RNA editing set to take off: could DNA’s short-lived cousin overcome the limitations of CRISPR gene editing?

RNA editing

RNA editing has recently made significant progress as a potentially safer alternative to gene editing for treating a number of genetic diseases. In December 2023, patients were dosed in the first-ever clinical trial for an RNA editing candidate – a milestone achievement that could see RNA editing take off in the coming months. 

But what exactly is RNA editing and how is it different from DNA editing?

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    RNA editing versus DNA editing 

    DNA editing and RNA editing share the same end goal, in that they both want to alter a protein’s structure or quantity. However, unlike DNA editing, RNA editing allows scientists to make changes in the molecules that carry the instructions needed to produce proteins, without actually changing the original DNA code. 

    One key advantage to this is that this results in temporary effects. Although seen as a breakthrough tool, DNA editing can cause off-target effects if any mistakes are made. For example, a study in Cell showed that a CRISPR-Cas9 system designed to cleave and rejoin DNA strands to correct a mutation created the break in the wrong location or failed to repair the break about half of the time, leading to the loss of entire chromosomes. By contrast, RNA is a more forgiving target. Rather than being permanently cemented in the cell’s blueprint, genetic changes introduced into short-lived RNA – since cells are constantly churning out new copies of RNA – could be halted or reversed. This potentially makes it a safer option than DNA editing.

    Furthermore, RNA editing is simpler than DNA editing. CRISPR requires the delivery of bulky molecular machines made from bacterial proteins that cut genes, as well as an RNA molecule to direct the editing. RNA editing drugs, on the other hand, may not need to be delivered via lipid nanoparticles or viral vectors. For example, leading RNA editing company Wave Life Sciences uses short RNA-editing oligonucleotides that are chemically modified with N-acetylgalactosamine (GalNAc) to aid delivery. The advantage of this is that, unlike DNA editing systems, GalNAc-conjugated oligonucleotides can target the RNA to be taken up by cells.

    However, according to Gregory Davis, a genome engineer at Sangamo Therapeutics, in an interview with Drug Discovery News, RNA editing does also have its disadvantages when compared to DNA editing. For example, he pointed to the fact that DNA editors need to act only on the two chromosomes in each cell. “That gives us the advantage of possibly lower dosing and more effective drug targeting. With RNA editing, you’ve got a lot more targets to take care of.”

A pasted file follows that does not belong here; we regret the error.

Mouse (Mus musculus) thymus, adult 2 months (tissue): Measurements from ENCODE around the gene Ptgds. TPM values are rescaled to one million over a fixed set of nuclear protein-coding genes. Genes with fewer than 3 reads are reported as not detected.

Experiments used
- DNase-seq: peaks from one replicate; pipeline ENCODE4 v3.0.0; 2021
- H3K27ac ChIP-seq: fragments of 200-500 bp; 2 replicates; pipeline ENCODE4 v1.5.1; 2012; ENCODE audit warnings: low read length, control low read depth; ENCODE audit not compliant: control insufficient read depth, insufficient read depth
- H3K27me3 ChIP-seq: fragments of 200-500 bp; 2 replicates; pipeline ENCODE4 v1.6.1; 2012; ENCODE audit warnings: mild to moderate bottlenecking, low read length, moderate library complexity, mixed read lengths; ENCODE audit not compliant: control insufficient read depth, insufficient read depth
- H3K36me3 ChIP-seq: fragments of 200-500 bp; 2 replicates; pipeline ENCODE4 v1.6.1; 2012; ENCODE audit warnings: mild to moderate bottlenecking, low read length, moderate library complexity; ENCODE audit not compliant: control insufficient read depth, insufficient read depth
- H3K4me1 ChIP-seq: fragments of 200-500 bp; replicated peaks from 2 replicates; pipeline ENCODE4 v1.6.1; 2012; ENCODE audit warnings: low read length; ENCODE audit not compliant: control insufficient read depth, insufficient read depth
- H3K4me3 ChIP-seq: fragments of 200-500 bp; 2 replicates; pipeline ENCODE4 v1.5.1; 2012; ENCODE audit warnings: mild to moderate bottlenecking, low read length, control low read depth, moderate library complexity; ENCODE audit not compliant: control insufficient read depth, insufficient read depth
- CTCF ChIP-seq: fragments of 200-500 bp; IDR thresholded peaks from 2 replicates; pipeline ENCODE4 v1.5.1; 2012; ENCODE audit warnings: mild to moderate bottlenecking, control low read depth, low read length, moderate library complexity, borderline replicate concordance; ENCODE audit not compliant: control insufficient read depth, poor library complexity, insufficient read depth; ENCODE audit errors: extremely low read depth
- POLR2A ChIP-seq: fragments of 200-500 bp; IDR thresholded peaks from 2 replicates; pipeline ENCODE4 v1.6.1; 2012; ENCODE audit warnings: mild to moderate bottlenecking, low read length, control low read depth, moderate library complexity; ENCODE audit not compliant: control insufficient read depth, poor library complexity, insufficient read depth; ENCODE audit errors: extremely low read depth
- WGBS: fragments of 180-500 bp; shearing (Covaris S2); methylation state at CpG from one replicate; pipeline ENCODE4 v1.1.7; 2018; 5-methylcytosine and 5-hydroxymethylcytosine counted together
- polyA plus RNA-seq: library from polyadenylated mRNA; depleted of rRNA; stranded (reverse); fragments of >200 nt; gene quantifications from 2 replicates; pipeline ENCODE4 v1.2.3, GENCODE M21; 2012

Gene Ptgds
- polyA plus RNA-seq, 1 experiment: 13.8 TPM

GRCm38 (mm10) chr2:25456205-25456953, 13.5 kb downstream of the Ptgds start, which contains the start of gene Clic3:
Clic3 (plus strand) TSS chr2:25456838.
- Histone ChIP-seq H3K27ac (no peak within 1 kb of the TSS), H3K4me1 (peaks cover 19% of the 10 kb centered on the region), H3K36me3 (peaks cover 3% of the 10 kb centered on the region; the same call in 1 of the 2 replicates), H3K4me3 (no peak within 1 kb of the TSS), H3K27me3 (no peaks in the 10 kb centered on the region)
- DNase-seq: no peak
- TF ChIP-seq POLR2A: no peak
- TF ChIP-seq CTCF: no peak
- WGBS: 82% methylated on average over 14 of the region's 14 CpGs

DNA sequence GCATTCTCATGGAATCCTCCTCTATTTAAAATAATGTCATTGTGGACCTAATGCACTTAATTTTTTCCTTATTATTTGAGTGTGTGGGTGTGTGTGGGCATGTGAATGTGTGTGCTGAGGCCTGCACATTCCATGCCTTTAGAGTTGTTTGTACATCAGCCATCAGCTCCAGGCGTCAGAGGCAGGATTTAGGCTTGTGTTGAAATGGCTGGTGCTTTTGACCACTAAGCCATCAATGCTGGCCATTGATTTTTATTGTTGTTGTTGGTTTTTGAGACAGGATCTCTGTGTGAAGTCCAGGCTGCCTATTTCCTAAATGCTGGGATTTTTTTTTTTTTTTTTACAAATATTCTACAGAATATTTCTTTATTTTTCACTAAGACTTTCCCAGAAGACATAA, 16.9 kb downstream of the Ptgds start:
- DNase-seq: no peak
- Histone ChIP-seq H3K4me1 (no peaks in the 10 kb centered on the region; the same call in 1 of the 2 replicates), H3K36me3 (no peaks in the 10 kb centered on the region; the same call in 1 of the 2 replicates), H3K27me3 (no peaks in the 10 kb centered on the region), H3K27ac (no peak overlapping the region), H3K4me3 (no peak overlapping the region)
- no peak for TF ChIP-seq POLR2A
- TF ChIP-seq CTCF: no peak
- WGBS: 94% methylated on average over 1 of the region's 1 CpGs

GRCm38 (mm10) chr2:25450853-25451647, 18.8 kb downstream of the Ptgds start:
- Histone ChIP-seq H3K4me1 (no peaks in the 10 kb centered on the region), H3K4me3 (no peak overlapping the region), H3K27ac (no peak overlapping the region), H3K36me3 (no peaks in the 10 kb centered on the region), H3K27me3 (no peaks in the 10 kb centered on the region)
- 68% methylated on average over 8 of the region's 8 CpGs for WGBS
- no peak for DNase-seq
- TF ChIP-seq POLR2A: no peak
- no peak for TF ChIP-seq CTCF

Furthermore, Davis said that extending the lifespan of the RNA editor to reach all of those targets creates similar risks regarding lasting off-target effects: “DNA editing would be more permanent and heritable, but if you want this RNA editor to be effective for the patient, it’s going to be hanging around and being active. And if it has a wrong activity going along with that, you’re in the same situation.” 

    Plus, Davis added that the need for longevity in RNA editing also brings concerns about immunogenicity from nucleic acid-modifying enzymes.

    But, considering RNA editing has only just reached the clinic, these are issues that could potentially be solved as more companies come up with innovative methods of RNA editing.

    Wave Life Sciences initiates clinical trial of first-ever RNA editing candidate WVE-006

    In September 2023, Wave Life Sciences submitted a clinical trial application for its RNA editing candidate, WVE-006. This was accepted, and dosing for that trial has now begun in the U.K., marking the first time an RNA editing candidate has reached the clinic. 

    WVE-006 is a synthetic RNA molecule that recruits a human enzyme called adenosine deaminase, or ADAR, to edit RNA. It is intended as a potential treatment for alpha-1 antitrypsin deficiency (AATD), an inherited genetic disorder that is commonly caused by a G-to-A point mutation (Z allele) in the SERPINA1 gene. This mutation leads to lung disease due to insufficient levels of circulating M-AAT protein.